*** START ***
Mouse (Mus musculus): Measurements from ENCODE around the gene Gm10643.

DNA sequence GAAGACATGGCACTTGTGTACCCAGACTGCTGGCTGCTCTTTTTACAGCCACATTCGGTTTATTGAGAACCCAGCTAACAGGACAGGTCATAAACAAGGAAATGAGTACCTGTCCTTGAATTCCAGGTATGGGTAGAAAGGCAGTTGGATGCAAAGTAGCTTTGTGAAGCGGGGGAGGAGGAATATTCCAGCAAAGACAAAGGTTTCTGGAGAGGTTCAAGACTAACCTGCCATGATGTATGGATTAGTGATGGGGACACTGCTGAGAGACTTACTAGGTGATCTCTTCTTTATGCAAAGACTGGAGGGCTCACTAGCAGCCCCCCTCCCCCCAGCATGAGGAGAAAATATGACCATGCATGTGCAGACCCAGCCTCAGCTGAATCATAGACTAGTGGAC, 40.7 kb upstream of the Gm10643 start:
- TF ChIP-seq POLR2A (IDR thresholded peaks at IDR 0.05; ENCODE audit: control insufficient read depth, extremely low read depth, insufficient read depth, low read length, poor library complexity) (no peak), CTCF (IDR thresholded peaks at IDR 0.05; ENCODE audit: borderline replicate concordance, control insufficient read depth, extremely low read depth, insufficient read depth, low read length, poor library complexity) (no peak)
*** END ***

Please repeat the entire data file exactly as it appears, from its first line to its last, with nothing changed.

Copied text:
Mouse (Mus musculus): Measurements from ENCODE around the gene Gm10643.

DNA sequence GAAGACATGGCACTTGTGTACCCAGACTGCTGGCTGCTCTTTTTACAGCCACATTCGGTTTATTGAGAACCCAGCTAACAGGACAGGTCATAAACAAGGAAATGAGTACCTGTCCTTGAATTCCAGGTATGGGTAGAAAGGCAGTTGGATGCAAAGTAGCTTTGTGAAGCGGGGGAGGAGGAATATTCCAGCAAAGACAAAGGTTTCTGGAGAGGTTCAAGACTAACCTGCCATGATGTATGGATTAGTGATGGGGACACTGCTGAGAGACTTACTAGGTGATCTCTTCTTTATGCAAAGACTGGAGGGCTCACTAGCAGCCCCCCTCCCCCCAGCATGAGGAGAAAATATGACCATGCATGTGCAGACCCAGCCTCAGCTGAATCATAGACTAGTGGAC, 40.7 kb upstream of the Gm10643 start:
- TF ChIP-seq POLR2A (IDR thresholded peaks at IDR 0.05; ENCODE audit: control insufficient read depth, extremely low read depth, insufficient read depth, low read length, poor library complexity) (no peak), CTCF (IDR thresholded peaks at IDR 0.05; ENCODE audit: borderline replicate concordance, control insufficient read depth, extremely low read depth, insufficient read depth, low read length, poor library complexity) (no peak)